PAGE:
29 April 2020
for Madrid Nuevo Norte
Following its 50 years of history, Chamartín Station is about to grow its service to 42 million travellers per year, becoming the AVE’s main hub. The international tender has been called to materialise this decisive transformation of the rail infrastructure that has connected Madrid’s residents for decades.
This station’s history dates back to the Second Republic when the Government decided to structure the city of Madrid and improve its rail connection to northern Spain, building a new train station in the town of Chamartín. It was only in 1967 when the project was realised with a new passenger terminal and one platform. Over the years, owing to Madrid’s growing rail needs, its capacity was expanded with a new station, reinventing itself while becoming a symbol of the city’s growth. Ironically, its rail tracks would limit Madrid’s urban growth to the north. Over half a century after, this situation is now going to be resolved thanks to Madrid Nuevo Norte.
En 1928, Madrid was about to reach the one million inhabitants milestone. It was decided that, given the growing communication infrastructure demands, a terminus would be built for the new railway line from Madrid to Burgos at the town of Chamartín de la Rosa. “It sought to ease the heavy traffic on the North Madrid-Ávila-Valladolid line”, explains Gonzalo Garcival, journalist, former editor-in-chief of the journal Vía Libre, of the Spanish Railway Foundation, and author of the book Estaciones de ferrocarril de España (Espasa-Calpe, 1995).
The earthworks for a temporary station began in 1933. However, the outbreak of the Spanish Civil War brought the project to a standstill during decades. The project gained meaning as a link between northern Madrid and Atocha station, in the south; a much-needed railway axis that would run through the city from end to end. The tunnel that would bridge the 7.3 km gap between Atocha and the new temporary Chamartín station would be finally completed in 1967. The facilities consisted of just a small building built parallel to the tracks. However, 175 commuter and long-distance trains were already operated from this station, and the Madrid-Burgos line was inaugurated in 1968.
In 1972, the Government allocated nearly 2 billion pesetas for building the new Chamartín station. This significant investment was meant to cover the annual transportation needs of the 10 million travellers who use the long- and medium-distance services and 5 million commuters. The design also sought to meet the estimated growth requirements until 2000, namely 17.99 million commuters and 12.77 million long-distance passengers, as set out in the March 2019 edition of the journal Vía Libre.
The land used to develop the new infrastructure was near the original temporary station. The new facilities would cover an area of 127,000 square metres, including ancillary buildings and a covered 450-car parking. The project also envisaged a future link with the Madrid-Barajas airport, as well as the creation of a Postal Railway Transport Centre belonging to the Postal Service. The works began in 1970.
The station, as we know it today, opened in 1975. An infrastructure of primary importance, as it will link Madrid will the long-distance, railway network running through the north of Spain, and recently, with the High-Speed Rail system. Moreover, the station also had a second important role from the outset. It was meant to become Madrid’s central point for all communication. Gonzalo Garcival recalled that, with a view to making Chamartín the leading transport hub in Madrid, “the design also took into account its link with the Plaza Castilla-Fuencarral metro station and the future rail link with Barajas airport”.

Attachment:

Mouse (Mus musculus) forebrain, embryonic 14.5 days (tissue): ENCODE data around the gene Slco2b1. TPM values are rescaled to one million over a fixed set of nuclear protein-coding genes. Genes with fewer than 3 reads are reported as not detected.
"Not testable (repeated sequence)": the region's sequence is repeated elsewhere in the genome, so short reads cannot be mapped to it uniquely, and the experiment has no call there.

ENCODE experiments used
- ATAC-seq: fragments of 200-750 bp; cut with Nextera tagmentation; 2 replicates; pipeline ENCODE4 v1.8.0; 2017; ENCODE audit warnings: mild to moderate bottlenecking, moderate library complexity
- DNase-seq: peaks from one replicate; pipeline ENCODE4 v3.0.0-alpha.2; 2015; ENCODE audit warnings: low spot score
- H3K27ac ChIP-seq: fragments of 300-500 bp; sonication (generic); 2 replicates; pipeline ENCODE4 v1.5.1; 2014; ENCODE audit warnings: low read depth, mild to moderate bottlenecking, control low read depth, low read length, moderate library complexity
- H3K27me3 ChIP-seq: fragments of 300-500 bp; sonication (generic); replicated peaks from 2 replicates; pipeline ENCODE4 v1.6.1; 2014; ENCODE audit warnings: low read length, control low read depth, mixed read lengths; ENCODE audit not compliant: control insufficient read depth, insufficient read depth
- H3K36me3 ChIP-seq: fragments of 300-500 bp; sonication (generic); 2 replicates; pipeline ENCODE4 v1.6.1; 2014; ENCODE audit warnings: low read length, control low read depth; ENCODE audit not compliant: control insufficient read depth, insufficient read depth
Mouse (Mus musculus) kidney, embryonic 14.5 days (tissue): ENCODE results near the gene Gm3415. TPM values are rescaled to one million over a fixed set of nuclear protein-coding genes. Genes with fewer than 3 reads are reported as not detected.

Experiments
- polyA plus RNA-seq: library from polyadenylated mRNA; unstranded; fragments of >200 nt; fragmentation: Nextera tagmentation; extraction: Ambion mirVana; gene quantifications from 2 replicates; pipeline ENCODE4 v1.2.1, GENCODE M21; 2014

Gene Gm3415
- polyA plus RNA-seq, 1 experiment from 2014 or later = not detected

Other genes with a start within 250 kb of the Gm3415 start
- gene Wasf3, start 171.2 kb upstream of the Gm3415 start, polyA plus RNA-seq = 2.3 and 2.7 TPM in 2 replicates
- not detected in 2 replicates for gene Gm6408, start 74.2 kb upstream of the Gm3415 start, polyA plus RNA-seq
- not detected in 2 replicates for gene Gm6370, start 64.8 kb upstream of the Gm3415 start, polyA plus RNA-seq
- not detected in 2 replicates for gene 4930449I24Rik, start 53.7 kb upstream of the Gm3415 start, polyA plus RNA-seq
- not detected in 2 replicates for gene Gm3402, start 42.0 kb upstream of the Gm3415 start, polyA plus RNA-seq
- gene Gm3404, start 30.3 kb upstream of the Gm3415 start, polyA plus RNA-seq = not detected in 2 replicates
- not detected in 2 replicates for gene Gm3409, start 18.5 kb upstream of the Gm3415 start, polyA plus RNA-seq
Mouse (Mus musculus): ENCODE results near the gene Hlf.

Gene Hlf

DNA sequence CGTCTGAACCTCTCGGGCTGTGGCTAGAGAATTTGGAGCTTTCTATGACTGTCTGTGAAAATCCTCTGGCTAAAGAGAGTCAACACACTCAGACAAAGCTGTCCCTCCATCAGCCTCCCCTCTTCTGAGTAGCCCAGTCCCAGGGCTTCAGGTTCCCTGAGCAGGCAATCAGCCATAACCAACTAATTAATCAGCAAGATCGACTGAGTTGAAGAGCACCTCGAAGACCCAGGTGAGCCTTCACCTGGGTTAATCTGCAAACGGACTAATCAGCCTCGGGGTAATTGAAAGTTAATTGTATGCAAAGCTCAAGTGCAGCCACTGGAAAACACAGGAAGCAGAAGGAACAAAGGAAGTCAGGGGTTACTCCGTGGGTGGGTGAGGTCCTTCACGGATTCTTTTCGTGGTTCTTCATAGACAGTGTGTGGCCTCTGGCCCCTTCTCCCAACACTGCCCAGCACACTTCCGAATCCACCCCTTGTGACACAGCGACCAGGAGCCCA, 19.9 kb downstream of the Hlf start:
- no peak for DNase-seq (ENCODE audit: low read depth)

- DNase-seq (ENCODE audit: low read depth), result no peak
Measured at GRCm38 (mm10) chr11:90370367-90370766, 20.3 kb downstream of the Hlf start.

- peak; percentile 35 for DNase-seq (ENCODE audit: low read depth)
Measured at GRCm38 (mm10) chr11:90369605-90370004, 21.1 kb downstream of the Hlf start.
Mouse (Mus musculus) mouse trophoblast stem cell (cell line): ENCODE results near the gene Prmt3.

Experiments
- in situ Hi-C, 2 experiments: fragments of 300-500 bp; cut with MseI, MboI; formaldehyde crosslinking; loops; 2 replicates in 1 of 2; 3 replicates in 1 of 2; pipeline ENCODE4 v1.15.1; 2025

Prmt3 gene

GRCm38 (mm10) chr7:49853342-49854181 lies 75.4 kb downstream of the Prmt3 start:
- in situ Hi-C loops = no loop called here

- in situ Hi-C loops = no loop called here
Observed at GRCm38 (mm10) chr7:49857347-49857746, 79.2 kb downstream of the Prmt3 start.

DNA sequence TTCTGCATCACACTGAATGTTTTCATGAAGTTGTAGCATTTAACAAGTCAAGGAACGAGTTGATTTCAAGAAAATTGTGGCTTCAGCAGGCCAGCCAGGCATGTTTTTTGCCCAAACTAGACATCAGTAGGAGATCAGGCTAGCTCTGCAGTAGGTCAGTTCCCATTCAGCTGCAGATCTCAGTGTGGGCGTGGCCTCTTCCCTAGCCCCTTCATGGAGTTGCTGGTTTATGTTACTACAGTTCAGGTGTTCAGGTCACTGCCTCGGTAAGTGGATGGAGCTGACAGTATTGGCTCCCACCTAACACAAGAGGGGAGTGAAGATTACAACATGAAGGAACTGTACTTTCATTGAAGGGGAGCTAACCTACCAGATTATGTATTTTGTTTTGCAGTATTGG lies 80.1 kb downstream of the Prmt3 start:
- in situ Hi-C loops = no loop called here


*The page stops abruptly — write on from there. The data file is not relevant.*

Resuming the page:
The infrastructure represented an impressive breakthrough in mobility at the time. But what surprised the Madrid residents most “was that the station included a huge concourse with a shopping area and food court that went beyond newsstands and canteens”, said Garcival. Thus, Chamartín station became not only Madrid’s transportation hub but also a shopping and entertainment centre that even included a hotel.
Based on the information provided by Renfe, 28 million travellers pass through Chamartín every year, and 1,120 trains serve the station daily. All regional commuter lines, except for the C5 and C9, operate from this station. This transport hub, which provides long- and medium-distance and commuter rail service, is frequently used by Madrid’s residents, more so as it is directly connected to the Metro lines 1 and 10 which operate from its homonymous metro station.
The call for international tender that took place in February 2020 has placed Chamartín station on the path to its definitive transformation to become Europe’s most advanced railway hub. During the tender presentation ceremony, the Minister of Transport, Mobility and Urban Agenda, José Luis Ábalos, stressed that “the new Chamartín station will be a shining example of a well-connected, European, sustainable station, that will bring people together and encourage coexistence in Madrid”.
This ambitious initiative, which will include 2 future terminus, 31 tracks and 16 platforms, will be fully integrated into the urban environment and will be linked to the new CBD at Madrid Nuevo Norte. It will also eliminate the gap created by the rail tracks that even today divide the northern districts in two. A strategic project that will drive the economy of the capital and the country, and fundamental for the transformation of Madrid in the coming decades thanks to Madrid Nuevo Norte.